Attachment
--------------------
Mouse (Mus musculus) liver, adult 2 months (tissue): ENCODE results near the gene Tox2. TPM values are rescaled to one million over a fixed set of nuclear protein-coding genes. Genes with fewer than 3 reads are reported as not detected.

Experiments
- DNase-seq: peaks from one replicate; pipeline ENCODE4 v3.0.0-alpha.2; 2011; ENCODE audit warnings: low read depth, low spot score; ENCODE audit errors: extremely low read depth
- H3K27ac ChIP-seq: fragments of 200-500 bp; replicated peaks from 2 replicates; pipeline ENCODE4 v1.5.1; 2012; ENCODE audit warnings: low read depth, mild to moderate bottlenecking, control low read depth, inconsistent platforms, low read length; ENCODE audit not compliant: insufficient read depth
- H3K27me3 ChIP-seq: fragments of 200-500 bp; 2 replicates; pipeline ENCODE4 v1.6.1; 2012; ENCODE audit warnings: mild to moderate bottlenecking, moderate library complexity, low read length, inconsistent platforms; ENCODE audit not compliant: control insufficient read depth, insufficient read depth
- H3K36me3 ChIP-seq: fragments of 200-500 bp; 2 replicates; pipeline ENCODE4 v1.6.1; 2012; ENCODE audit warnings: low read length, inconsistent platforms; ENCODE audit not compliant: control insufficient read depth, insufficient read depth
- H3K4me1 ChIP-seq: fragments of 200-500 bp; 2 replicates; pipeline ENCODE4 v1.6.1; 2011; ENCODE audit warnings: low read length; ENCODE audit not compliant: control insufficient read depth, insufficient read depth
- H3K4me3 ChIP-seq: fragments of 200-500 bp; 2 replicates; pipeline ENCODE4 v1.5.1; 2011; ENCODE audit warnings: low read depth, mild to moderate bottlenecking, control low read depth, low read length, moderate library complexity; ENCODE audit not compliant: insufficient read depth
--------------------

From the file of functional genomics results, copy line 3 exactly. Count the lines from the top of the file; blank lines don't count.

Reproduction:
- DNase-seq: peaks from one replicate; pipeline ENCODE4 v3.0.0-alpha.2; 2011; ENCODE audit warnings: low read depth, low spot score; ENCODE audit errors: extremely low read depth